We use numbers to study ourselves no matter the discipline.  We claim to have control over numbers.  We like to extrapolate meaning from patterns in the numbers we study.  And yet there are patterns being employed to do such studies, which implies a lack of control on our part.  A symbiotic relationship?  There are researchers throughout the academy who say that their research suggests that numbers and our use of them give us a look at a deeper consciousness within ourselves. [1]

"In learning how to abstract, we learn that all information is potentially expressible in numbers."[2]  That might be so.  A poet/artist/computer programmer has for many years used a computer program that turns texts into images to create poster art. [3]  In 2006, the program simply assigned a number to every letter of the alphabet.  Imagine your poem re-invented as a set of swirls on a page relating to other poem/swirls.        

Computers are being used in other ways to examine vast amounts of source data.  The National Endowment for the Humanities, in 2009, gave a grant to the Perseus Digital Library Project.  "No human being could read every source on Plato, but given the tools we have for searching (a supercomputer), we can now start to design an environment where you could ask who is talking about Plato and summarize what they say across ten different languages."[4]  Researchers plan to "branch beyond Greek and Latin works and start providing the same services (cataloguing) for Arabic texts."

A possible love/hate relationship with numbers plays out in the English department (everywhere).  An English professor, Franco Moretti, is pursuing a quantitative method for studying literature, "a text-free literary scholarship."[5]

Philosophers and anthropologists ask why most cultures have a counting system based on 10 while a few others have a system based on 2?  What exactly is being given primacy either way, that is, after we give a nod to biology?

Shakespeare didn't invent numeric symbolism but he may have sealed our fate in that we are focused on his three witches in MacBeth, "Loves her by the foot . . . He may not by the yard . . ." from Love's Labor's Lost, eight kings from MacBeth again, or the idea that a cat has nine lives from Romeo and Juliet, and more in our present day thinking.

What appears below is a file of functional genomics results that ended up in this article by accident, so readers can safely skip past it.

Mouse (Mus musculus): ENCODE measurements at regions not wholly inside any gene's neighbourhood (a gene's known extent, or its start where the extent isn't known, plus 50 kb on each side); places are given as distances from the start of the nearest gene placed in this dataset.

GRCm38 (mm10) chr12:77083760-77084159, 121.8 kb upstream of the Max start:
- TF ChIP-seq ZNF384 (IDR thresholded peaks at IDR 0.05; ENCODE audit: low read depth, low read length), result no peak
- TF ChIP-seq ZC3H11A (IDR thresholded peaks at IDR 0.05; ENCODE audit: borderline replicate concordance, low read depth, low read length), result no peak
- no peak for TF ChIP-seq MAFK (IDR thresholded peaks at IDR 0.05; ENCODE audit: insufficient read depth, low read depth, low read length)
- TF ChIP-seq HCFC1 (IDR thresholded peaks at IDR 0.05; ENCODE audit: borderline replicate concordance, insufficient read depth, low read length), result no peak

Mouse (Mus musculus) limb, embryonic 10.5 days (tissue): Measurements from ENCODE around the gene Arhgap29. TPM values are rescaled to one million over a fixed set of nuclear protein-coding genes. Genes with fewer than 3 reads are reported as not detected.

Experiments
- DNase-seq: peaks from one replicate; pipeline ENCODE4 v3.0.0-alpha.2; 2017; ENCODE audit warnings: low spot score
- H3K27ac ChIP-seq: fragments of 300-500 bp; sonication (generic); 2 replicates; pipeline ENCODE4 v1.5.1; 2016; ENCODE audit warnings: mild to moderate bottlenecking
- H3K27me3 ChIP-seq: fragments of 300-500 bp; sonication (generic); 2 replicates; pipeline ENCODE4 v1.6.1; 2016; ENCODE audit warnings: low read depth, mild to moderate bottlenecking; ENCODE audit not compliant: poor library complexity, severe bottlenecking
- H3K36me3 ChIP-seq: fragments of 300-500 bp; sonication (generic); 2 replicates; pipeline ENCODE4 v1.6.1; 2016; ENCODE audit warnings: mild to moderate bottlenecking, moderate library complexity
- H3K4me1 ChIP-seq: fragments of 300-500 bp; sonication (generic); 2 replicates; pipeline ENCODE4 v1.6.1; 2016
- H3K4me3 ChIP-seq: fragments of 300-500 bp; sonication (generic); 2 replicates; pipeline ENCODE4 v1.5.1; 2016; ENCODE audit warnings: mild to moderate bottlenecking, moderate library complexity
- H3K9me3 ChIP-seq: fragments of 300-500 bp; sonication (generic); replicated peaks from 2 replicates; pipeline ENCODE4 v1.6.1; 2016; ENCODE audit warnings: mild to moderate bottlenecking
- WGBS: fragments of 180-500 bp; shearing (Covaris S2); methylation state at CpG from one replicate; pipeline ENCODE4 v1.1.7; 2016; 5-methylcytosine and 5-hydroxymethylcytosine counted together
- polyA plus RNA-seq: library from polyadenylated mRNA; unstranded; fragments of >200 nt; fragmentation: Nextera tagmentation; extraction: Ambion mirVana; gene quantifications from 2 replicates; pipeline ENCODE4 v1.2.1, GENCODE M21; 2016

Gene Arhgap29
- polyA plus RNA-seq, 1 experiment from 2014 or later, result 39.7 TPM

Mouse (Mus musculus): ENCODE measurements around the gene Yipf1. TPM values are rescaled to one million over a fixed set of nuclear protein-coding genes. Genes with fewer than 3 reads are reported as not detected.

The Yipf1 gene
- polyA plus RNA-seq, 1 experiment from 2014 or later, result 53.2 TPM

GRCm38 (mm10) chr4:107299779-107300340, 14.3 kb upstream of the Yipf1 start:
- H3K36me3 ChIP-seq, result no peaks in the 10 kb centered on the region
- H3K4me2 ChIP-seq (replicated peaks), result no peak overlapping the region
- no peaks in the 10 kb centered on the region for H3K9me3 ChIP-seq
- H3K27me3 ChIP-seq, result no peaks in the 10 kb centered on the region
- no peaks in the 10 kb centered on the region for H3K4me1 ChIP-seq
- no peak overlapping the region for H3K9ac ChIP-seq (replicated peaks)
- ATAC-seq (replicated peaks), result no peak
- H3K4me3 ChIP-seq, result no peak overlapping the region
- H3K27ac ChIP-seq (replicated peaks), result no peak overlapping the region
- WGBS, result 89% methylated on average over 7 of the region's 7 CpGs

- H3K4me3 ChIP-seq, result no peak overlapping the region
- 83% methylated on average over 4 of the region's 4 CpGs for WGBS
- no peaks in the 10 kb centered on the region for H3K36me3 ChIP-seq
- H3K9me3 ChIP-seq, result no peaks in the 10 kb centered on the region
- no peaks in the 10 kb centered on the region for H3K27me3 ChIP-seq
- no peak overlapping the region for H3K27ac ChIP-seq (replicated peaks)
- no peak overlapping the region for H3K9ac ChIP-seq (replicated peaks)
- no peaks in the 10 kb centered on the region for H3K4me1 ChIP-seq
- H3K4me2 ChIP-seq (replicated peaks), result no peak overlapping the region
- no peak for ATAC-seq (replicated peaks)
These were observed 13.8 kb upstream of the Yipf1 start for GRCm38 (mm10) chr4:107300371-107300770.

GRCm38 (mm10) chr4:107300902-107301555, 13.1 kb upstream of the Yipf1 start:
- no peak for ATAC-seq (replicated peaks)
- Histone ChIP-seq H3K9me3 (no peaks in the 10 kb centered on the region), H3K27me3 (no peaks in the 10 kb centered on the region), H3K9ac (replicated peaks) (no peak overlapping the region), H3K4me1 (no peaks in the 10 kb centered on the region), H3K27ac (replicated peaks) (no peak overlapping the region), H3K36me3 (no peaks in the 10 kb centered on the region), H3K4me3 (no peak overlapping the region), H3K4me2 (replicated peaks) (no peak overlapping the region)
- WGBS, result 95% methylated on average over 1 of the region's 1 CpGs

Would someone, please, tell me why there are Three Wise Men in the Bible or Ten Commandments, five nails in the Cross or four rivers in the Garden of Eden?

Do you know a single scholar who hasn't had to learn to number tables and figures, format tables and figures, ask how to refer to tables and figures in the text of their manuscript, or seek consultation on when to use a table versus a figure to show a result?  And, is it okay to begin a sentence with a numeral?  No!         

We are interested, too, in numbers that tell us about popular attitudes toward literature:  "For the first time in more than 25 years, American adults are reading more literature, according to a new study by the National Endowment for the Arts."  The overall rate rose by seven percent.[6]         

The Humanities and the Social Sciences have benefited greatly from information that came to each discipline in non-text forms like pie charts, graphs, bars, and lots of figures.  And in return, every time, the world benefits from the fact that each discipline has given us interpretations of numbers---interpretations of human behavior and of the environment as a whole---that could only come from historians, philosophers, economists, anthropologists, sociologists, religion and government scholars, and professors of literature.


Educational Technology Services, Smith College

Article References

cluster of colorful points representing scholarly searches on web